No one succumbs to a shrimp allergy or suffers violent gastrointestinal distress in “Tasting Menu,” but everyone assembled for this relentlessly mediocre ensemble dramedy seems to be having a fairly wretched time all the same, the audience not least of all. Bringing together some of the least compelling dinner guests in recent memory at a world-class restaurant that’s about to permanently close its doors, this blandly seriocomic misfire from Spanish co-writer/director Roger Gual is too lazy to rise to the level of farce, too banal and insincere to work as drama. Truly neither fish nor fowl, it’s unlikely to tempt any but the most undiscerningly middlebrow of arthouse audiences in limited theatrical release.
Gual and Javier Calvo’s script draws an unsubtle parallel between Chakula, the Catalonian coastal restaurant where the film is almost entirely set, and El Bulli, the real-life molecular gastronomy powerhouse that closed its »
- Justin Chang
East met east Thursday night in New York as directors Ang Lee and Zhang Yimou took to the stage for an intimate dialogue about their lives and careers, organized by New York University’s Tisch School of the Arts and Beijing-based online video portal LeTV, whose movie arm LeVision Pictures produced Zhang’s latest film, “Coming Home.”
It was a fascinating meeting of the minds between Zhang (pictured), who began his career as the oft-banned enfant terrible of the “fifth generation” of mainland Chinese filmmakers before going on to direct the international blockbuster “Hero” as well as the opening and closing ceremonies of the 2008 Beijing Olympics; and the Taiwan-born Lee, himself an Nyu-Tisch grad, who started out in the American indie cinema of the early 1990s and has since climbed the Hollywood A-list with his double Oscar wins for “Brokeback Mountain” and “Life of Pi.”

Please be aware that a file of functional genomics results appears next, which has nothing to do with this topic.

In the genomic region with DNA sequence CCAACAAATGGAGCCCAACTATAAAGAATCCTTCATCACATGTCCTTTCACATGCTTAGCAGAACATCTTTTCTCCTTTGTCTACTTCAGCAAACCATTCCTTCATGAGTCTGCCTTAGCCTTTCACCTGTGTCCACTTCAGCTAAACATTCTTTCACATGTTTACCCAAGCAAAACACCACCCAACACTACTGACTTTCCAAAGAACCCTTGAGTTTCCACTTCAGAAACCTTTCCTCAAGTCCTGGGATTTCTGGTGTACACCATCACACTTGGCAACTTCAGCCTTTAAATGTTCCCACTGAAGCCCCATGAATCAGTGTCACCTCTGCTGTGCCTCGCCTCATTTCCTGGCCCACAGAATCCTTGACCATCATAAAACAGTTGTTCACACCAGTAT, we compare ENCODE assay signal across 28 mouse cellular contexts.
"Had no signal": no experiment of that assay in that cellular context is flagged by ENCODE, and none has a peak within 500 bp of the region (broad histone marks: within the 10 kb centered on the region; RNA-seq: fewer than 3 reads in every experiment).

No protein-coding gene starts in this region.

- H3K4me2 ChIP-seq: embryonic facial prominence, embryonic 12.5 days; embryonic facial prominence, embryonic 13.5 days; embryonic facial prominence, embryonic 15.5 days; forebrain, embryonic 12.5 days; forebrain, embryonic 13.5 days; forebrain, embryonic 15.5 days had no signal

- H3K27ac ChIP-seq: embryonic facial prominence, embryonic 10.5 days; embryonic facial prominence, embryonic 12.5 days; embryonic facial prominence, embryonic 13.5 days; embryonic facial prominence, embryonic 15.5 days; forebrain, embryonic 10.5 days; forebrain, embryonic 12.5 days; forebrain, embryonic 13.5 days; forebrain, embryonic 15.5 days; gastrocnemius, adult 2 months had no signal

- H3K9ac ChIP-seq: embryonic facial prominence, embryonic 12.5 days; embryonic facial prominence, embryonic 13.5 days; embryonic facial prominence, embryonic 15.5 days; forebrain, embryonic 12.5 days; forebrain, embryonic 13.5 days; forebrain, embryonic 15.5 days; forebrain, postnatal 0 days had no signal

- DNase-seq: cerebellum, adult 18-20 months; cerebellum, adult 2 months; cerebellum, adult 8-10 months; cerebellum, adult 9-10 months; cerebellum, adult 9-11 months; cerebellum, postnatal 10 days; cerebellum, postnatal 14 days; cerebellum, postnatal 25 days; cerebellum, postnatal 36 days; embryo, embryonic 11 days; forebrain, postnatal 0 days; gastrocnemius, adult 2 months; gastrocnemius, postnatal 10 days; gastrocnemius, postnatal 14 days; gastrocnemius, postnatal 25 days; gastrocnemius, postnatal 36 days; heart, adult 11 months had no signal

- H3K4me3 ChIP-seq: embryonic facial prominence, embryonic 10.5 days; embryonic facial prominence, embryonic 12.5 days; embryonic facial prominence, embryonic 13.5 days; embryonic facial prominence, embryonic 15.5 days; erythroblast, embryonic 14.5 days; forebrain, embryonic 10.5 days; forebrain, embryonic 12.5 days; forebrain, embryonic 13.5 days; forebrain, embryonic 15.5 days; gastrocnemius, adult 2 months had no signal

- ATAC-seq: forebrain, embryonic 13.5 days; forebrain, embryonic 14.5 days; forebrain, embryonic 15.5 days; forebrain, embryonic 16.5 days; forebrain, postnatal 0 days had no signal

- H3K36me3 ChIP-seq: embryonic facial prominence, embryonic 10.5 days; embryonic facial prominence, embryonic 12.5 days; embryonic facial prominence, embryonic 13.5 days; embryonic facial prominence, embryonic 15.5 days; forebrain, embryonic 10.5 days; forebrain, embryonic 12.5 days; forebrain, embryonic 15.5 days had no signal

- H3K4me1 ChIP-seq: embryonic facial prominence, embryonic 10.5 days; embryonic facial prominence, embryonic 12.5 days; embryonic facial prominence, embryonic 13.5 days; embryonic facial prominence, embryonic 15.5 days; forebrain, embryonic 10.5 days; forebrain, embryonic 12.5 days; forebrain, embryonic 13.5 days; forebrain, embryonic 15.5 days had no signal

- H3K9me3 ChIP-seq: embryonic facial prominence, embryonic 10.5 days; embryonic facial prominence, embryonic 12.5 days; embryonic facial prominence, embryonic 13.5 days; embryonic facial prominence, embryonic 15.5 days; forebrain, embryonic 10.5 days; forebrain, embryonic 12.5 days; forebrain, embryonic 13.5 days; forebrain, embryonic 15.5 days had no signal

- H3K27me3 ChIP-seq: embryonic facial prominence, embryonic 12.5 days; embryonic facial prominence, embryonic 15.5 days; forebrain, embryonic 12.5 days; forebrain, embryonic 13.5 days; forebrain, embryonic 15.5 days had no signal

Although the 75-minute, Mandarin-language event »
- Scott Foundas
Between its two weekends, CAAMFest adheres to a civilized program of evening screenings that begin at 6 pm or later and encourage you to see one or two movies an evening -- civilized, except for the fact that driving over the bridge from the East Bay in order to arrive in Japantown by showtime required an hour. I planned to leave earlier in order to savor a bowl of freshly-made noodles at the delightful Suzu Noodle House right next door to the Kabuki, as well as cut down on the actual drive time, but that never happened. I was lucky enough to grab a package of gyoza from the takeout area of the excellent Nijiya Market, halfway in-between the Kabuki and the New People Cinema. And I needed it for Monday's first film, Ang Lee's 1994 "Eat Drink Man Woman," charmingly introduced by Ted Hope -- erstwhile Executive Director of the San Francisco Film Society, »
- Meredith Brody
Foodies who feasted on “Big Night,” “Babette’s Feast” and “Eat Drink Man Woman” may flock to “Chef,” a lightweight but high-calorie confection in which the actors often run the risk of being upstaged by all manner of scrumptious-looking cuisine. Written and directed by Jon Favreau, who also stars as a professionally frustrated chef who earns a second helping of happiness while operating a food truck, this amiably rambling dramedy will play best with audiences primed to go with the flow of its leisurely pacing while enjoying the cross-country ride. And, of course, savoring the views of that tempting grub.
The slightly longish setup establishes Carl Casper (Favreau) as a stressed-for-success master chef in a trendy Los Angeles restaurant where he is absolute master of his kitchen — as long as he pleases the establishment’s demanding owner (Dustin Hoffman). When an even more demanding restaurant blogger (Oliver Platt) pans Casper »
- Joe Leydon
Despite the obvious mafia connections, The Capones is at its heart a show about a family restaurant. Of course, food and family have always gone together, so in honor of its premiere we decided to count down the seven best movies about family and food ever made.
Family, Food, and Lots of Fighting
Returning with new episodes in March
Link | Posted 2/4/2014 by Sean
- Sean Gandert
9 items from 2014